‘Incredibles 2’ set to break more records for Disney

Updated 13 June 2018
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‘Incredibles 2’ set to break more records for Disney

  • Experts are predicting a $140 million-plus opening weekend

LOS ANGELES: After a glut of lucrative box office juggernauts from its Marvel Cinematic Universe, Disney is looking to break more records with “Incredibles 2,” the long-awaited return of a quirky animated superhero family.
The film — which comes out Friday, a full 14 years after “The Incredibles” — looks set to score the highest debut ever for an animated film at the North American box office.
Experts are predicting a $140 million-plus opening weekend for Brad Bird’s sequel to his own hugely popular original, which would surpass the $135 million debut of its Disney-Pixar stablemate, “Finding Dory” (2016).
“For a very long time, people have been wanting this film,” Samuel L. Jackson, who returns as superhero Frozone, told reporters at last week’s glittering premiere in Hollywood.
“I think people who saw the film at a certain age have had kids now, and they’re showing them (the original) so they can bring them to this one.”
In the latest adventure, Parr family matriarch Helen (Holly Hunter) is called upon to help bring the world’s hiding superheroes back into the open, while husband Bob (Craig T. Nelson) navigates the day-to-day heroics of being a homemaker.
Their children Violet (Sarah Vowell) and Dash (Huck Milner) are back again, along with baby Jack-Jack, whose devastating super powers are about to be unleashed.
It all goes a bit awry — as it always does — when a new villain emerges with a brilliant and dangerous plot that threatens the world.


Opening the door to Middle Eastern designers at Dubai Design Week

Updated 14 November 2018
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Opening the door to Middle Eastern designers at Dubai Design Week

  • This year, five pavilions from Amman, Beirut, Dubai, the Eastern Provinces of KSA and Kuwait City are showing off
  • The Abwab exhibit is just one thought-provoking, Instagram-worthy part of Dubai Design Week

DUBAI: Named after the Arabic word for “doors,” Abwab is an annual exhibition at Dubai Design Week, a creative fair that runs until Nov. 17.

This year, five pavilions from Amman, Beirut, Dubai, the Eastern Provinces of KSA and Kuwait City are showing off their artistic innovations in Dubai Design District, where the event is based.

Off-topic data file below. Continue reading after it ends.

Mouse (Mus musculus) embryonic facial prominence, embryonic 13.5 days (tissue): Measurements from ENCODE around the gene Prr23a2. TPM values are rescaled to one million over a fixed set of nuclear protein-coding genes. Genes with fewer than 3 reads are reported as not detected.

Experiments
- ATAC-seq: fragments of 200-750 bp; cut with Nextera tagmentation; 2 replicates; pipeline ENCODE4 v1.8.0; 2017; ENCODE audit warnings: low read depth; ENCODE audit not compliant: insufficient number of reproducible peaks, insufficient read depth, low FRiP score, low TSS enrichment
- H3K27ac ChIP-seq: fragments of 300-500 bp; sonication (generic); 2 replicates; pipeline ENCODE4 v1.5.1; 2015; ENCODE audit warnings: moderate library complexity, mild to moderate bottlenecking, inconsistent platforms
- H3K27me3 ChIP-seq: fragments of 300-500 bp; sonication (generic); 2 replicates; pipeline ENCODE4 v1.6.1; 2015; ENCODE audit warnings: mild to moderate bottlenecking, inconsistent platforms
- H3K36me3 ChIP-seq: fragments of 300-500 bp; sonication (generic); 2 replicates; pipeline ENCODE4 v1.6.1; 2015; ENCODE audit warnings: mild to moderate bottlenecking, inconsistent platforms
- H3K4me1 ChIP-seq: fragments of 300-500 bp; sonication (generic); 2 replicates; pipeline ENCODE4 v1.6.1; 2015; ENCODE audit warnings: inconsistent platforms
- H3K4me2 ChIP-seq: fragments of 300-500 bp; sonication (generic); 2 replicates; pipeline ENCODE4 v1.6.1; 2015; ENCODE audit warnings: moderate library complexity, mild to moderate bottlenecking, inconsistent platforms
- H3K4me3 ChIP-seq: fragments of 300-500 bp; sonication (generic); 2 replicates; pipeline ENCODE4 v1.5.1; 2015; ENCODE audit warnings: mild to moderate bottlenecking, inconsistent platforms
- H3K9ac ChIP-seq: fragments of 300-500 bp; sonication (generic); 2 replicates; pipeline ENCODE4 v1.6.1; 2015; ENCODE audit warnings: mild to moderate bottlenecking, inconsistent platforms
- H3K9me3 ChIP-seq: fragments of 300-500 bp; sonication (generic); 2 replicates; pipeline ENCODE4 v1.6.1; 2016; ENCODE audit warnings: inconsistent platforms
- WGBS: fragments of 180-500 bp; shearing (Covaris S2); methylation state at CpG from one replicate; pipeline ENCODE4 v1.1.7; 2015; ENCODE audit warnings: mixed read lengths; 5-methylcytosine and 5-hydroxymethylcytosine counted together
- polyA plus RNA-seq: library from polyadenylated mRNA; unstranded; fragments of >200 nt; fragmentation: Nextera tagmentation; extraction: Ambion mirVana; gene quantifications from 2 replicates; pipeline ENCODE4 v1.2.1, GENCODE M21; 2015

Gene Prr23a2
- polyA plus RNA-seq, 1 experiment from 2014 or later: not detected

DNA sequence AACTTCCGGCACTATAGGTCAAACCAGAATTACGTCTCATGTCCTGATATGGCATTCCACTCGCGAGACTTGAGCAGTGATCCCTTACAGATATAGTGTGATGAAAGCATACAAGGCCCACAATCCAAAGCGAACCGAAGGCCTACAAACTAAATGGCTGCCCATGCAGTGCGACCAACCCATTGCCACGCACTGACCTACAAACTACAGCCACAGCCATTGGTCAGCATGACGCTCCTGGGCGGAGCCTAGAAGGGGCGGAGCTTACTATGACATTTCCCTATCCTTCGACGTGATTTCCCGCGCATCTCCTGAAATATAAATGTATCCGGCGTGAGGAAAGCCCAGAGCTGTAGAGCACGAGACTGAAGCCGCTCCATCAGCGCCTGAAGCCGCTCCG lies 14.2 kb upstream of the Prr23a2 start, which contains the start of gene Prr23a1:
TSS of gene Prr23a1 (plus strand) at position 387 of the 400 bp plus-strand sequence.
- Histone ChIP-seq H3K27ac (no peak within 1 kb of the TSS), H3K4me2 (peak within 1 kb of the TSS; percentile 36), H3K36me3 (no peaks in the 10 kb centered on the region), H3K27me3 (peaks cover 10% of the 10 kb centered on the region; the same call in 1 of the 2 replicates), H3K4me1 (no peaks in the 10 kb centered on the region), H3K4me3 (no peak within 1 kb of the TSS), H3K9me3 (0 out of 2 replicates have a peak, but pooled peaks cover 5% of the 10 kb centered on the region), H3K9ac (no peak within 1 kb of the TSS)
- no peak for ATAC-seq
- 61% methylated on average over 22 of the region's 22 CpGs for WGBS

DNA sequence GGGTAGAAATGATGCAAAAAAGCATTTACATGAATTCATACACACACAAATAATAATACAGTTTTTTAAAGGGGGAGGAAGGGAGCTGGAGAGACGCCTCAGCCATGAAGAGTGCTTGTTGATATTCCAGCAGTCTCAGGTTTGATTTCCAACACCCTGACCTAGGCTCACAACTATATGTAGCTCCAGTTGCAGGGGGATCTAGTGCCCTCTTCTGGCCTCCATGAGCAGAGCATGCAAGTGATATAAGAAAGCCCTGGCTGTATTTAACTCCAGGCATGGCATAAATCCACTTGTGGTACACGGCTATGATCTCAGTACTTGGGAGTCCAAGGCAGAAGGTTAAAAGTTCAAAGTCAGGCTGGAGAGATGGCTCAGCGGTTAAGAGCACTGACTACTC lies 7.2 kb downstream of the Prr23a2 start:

Two designers were invited from each place to collaborate and produce works related to the theme “Between the Lines.”

The creations are housed in five pavilions at the heart of Dubai Design District, made up of red twigs and newspaper pulp and designed by the firm Architecture + Other Things.

Visitors crowded around the pavilions at the opening of the fair on Tuesday and explored the five spaces with their unique, sometimes perplexing, offerings.

Amman‘s pavilion at the Abwab exhibit is called “Duwar,” roundabout in Arabic, and is described as a representation of the cycle between chaos and order. The exhibit is a walk-through piece featuring moving images on boards suspended from the low ceiling of the circular space. Visitors are encouraged to walk through the dark circular corridor and take in the constantly flashing imagery above them in the piece that was created by multidisciplinary designer Hashem Joucka and architect Basel Naouri.

Beirut’s contribution to the Abwab exhibit is called “Beirut Fillers” and features a series of suspended words in a constructed sensorial environment, complete with audio recordings of the words “euhhh,” “halla2,” “enno” and “fa,” all of which are linguistic fillers commonly heard in Beiruti conversation.  

For its part, the Eastern Province of Saudi Arabia is showcasing a fascinating piece of work called “The Sound of the East Coast” that pays homage to the tradition of pearl diving in the area with shaking, jelly-like bowls. The installation even features audio recordings of the traditional song “El Yamal,” often chanted to keep the divers motivated.

While Kuwait City’s offering, called “Desert Cast,” uses locally sourced materials and production methods to explore the idea of identity in the country, Dubai’s piece at the exhibit is called “Thulathi: Threefold” and is marked by a protruding triangular section that breaks the natural form of the rounded pavilion. Each corner of the triangle opens slightly through apertures, revealing video projections and silhouette cutouts.

The Abwab exhibit is just one thought-provoking, Instagram-worthy part of Dubai Design Week, an event that boasts workshops, exhibits and a trade fair.